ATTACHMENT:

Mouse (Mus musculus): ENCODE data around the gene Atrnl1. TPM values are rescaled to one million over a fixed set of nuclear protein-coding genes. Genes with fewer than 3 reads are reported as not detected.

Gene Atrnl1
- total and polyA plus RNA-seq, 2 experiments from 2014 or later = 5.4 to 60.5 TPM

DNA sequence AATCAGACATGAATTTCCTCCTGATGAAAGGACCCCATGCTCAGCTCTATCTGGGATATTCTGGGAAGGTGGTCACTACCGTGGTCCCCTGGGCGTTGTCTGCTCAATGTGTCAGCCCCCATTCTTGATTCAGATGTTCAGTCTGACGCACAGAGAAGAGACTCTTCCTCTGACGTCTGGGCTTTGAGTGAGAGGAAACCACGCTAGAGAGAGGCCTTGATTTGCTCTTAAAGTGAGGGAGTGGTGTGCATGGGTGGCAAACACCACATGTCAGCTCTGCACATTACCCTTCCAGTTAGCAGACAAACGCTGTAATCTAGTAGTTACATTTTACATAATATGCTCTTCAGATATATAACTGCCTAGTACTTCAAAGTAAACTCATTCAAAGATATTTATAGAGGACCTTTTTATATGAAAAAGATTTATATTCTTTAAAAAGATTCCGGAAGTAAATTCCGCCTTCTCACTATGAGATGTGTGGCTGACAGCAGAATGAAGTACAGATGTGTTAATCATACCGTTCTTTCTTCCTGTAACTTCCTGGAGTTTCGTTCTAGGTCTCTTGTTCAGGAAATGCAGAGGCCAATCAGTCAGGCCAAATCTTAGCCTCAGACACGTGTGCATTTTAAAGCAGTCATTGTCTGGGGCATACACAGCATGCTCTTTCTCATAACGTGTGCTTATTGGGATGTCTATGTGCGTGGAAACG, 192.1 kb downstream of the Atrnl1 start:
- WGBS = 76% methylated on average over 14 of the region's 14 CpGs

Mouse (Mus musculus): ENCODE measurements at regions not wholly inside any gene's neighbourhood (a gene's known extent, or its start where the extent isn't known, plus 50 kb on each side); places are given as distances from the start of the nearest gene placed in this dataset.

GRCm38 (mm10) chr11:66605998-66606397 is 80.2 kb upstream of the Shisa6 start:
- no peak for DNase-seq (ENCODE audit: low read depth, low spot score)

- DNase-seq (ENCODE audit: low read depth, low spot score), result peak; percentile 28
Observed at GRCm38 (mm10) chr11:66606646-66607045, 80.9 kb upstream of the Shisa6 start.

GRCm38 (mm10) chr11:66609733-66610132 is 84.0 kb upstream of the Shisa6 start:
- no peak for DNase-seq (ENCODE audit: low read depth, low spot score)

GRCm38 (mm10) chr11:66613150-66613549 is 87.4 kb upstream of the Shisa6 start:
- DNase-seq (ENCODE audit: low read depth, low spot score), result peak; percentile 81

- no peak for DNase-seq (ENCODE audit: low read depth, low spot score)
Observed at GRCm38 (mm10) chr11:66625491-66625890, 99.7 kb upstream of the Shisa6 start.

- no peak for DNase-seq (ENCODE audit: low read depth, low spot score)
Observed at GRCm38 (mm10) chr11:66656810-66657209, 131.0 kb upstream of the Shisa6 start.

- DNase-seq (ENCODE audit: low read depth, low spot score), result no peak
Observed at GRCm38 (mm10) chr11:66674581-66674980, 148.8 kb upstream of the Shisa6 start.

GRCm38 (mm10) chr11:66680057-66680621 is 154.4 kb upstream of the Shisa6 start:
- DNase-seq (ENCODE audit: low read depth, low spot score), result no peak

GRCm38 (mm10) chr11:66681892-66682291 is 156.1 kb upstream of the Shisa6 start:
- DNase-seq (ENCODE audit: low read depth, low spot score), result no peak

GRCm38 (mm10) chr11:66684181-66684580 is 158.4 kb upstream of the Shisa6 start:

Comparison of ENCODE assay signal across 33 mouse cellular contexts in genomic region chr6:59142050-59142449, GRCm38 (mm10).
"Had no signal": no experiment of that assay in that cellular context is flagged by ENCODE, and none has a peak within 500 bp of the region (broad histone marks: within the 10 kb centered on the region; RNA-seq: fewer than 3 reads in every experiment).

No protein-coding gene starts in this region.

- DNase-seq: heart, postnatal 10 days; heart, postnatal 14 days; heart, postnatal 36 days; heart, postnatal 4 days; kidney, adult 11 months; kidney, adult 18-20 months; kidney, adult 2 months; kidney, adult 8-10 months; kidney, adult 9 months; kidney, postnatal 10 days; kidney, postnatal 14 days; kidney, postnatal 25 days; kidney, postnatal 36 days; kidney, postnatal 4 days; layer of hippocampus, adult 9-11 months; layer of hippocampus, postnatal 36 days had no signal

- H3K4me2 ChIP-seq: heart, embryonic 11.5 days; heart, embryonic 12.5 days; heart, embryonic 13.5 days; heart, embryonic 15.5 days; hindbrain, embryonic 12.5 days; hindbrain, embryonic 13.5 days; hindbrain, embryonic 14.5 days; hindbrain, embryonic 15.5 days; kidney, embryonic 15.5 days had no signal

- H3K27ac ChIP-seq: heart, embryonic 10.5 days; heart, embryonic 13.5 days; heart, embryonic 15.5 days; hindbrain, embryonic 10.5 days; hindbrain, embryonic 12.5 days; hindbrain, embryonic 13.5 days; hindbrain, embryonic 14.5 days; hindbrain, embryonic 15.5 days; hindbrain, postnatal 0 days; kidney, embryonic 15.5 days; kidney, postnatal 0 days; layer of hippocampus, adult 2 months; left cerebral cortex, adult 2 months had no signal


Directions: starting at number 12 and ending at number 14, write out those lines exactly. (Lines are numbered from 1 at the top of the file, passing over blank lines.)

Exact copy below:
- no peak for DNase-seq (ENCODE audit: low read depth, low spot score)

GRCm38 (mm10) chr11:66613150-66613549 is 87.4 kb upstream of the Shisa6 start:
- DNase-seq (ENCODE audit: low read depth, low spot score), result peak; percentile 81